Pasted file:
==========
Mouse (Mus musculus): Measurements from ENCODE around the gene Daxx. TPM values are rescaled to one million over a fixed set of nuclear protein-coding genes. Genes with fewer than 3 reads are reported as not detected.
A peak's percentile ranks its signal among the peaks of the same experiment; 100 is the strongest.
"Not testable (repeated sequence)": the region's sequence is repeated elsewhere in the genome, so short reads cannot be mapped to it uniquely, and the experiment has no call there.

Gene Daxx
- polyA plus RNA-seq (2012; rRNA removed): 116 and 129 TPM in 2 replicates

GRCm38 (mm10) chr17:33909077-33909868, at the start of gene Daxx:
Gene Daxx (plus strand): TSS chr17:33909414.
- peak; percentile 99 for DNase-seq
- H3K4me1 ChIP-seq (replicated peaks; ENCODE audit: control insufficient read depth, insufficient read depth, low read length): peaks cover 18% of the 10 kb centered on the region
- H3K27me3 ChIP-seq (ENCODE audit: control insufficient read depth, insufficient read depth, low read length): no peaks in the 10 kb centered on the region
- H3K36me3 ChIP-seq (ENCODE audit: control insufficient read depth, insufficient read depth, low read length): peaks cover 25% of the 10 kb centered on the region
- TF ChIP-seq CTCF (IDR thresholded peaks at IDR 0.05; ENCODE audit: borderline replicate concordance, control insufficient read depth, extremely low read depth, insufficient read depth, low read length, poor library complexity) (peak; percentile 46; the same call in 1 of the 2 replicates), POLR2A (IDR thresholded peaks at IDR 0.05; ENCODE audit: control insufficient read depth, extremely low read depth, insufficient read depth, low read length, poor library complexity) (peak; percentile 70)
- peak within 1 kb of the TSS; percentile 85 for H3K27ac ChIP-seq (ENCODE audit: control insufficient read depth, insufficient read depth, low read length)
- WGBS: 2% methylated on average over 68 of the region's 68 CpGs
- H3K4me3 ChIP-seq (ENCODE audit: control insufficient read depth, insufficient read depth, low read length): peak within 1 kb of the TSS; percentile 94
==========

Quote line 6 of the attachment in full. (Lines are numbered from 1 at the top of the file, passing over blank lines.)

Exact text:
GRCm38 (mm10) chr17:33909077-33909868, at the start of gene Daxx: